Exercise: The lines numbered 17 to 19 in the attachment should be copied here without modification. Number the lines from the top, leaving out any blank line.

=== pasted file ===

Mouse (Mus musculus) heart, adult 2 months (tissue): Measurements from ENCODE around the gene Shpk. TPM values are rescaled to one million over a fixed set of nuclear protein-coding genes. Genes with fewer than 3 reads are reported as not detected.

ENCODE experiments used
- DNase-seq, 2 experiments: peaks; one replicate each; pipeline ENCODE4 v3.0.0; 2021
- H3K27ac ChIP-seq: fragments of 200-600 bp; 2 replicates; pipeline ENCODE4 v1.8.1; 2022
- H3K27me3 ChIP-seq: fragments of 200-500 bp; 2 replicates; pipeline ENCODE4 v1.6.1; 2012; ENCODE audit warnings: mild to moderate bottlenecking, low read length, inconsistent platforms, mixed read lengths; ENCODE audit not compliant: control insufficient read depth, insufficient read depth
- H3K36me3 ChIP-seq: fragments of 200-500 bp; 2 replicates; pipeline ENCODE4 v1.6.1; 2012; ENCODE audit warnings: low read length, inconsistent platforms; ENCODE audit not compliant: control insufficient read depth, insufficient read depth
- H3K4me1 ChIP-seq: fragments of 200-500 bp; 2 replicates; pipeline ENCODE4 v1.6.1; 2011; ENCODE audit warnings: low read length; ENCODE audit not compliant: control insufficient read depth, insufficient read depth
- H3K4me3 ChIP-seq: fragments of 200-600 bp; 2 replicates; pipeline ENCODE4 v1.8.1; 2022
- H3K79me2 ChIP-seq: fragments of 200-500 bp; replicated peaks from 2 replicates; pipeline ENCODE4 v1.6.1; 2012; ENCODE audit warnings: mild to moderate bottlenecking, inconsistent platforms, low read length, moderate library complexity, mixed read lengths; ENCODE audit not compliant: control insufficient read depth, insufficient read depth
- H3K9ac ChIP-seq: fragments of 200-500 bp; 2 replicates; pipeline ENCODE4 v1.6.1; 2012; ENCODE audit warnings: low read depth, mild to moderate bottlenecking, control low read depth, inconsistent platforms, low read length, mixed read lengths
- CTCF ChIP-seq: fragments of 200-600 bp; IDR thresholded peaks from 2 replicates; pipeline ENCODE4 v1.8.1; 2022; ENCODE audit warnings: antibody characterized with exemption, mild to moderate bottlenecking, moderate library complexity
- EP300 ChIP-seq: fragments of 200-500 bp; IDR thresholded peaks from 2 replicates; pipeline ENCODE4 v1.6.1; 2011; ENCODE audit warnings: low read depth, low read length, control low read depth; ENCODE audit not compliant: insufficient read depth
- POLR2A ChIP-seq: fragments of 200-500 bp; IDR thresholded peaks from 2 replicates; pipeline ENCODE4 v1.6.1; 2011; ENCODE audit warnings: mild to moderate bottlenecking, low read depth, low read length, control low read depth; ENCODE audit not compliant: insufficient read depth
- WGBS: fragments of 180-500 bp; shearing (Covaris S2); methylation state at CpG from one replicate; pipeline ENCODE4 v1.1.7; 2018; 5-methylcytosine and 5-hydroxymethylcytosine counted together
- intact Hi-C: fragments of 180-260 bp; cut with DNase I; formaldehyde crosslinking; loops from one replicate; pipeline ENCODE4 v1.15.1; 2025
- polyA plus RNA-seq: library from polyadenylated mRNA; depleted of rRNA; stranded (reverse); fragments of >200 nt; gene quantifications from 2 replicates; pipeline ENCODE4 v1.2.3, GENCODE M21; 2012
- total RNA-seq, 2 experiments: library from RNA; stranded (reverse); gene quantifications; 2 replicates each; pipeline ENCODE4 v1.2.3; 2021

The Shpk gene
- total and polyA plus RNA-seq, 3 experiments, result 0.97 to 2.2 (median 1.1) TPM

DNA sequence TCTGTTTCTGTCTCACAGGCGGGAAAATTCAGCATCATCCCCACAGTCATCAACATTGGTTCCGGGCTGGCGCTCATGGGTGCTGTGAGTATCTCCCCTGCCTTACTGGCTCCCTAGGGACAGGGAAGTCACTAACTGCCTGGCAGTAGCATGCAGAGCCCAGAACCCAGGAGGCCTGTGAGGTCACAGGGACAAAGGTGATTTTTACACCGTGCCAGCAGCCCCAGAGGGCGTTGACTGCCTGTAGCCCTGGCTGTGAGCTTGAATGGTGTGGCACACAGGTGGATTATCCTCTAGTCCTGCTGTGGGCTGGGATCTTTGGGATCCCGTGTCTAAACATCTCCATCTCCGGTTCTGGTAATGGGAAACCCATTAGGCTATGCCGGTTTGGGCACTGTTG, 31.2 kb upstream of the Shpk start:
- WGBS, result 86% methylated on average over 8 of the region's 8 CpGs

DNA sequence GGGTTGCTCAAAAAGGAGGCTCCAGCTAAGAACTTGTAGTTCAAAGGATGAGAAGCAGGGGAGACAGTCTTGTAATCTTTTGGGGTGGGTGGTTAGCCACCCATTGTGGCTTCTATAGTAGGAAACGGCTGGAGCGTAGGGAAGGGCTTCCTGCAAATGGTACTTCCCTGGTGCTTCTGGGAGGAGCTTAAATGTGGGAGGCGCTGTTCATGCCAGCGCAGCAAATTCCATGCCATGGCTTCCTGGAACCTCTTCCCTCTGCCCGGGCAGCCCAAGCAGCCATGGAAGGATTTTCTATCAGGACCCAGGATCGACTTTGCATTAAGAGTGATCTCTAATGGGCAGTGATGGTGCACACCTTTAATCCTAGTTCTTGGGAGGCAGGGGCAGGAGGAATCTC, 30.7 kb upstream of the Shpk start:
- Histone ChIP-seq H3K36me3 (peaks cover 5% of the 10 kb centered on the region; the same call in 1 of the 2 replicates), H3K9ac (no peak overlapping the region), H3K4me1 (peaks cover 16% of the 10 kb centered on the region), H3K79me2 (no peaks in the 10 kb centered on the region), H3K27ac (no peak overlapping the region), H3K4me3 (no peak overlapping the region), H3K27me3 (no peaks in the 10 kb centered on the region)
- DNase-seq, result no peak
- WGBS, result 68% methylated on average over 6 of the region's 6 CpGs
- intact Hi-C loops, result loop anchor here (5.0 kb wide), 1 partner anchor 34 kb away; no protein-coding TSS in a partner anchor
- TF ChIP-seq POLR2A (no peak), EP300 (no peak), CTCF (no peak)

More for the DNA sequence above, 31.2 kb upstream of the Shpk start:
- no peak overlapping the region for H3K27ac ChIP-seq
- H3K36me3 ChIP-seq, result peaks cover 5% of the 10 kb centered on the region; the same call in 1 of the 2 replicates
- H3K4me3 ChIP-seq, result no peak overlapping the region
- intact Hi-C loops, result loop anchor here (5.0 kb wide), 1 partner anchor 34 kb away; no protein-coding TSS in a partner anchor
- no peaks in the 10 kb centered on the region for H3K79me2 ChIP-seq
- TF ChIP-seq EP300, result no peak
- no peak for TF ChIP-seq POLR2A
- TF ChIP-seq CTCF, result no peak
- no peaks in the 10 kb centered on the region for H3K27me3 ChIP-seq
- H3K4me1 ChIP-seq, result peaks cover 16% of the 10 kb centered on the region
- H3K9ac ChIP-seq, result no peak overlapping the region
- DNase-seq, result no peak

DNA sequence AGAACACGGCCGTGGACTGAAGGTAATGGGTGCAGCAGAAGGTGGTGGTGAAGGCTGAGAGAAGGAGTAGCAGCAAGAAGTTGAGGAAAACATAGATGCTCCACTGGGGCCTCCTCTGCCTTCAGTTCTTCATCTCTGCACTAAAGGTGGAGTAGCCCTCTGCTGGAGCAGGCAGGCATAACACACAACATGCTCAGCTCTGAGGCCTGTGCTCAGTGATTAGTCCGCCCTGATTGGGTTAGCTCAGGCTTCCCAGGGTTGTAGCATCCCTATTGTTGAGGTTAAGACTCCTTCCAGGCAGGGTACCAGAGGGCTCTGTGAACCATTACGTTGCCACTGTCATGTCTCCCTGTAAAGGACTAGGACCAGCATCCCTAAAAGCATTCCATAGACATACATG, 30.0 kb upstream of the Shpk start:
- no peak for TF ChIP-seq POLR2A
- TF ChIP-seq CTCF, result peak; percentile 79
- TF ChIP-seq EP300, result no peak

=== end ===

- total RNA-seq, 2 experiments: library from RNA; stranded (reverse); gene quantifications; 2 replicates each; pipeline ENCODE4 v1.2.3; 2021

The Shpk gene
- total and polyA plus RNA-seq, 3 experiments, result 0.97 to 2.2 (median 1.1) TPM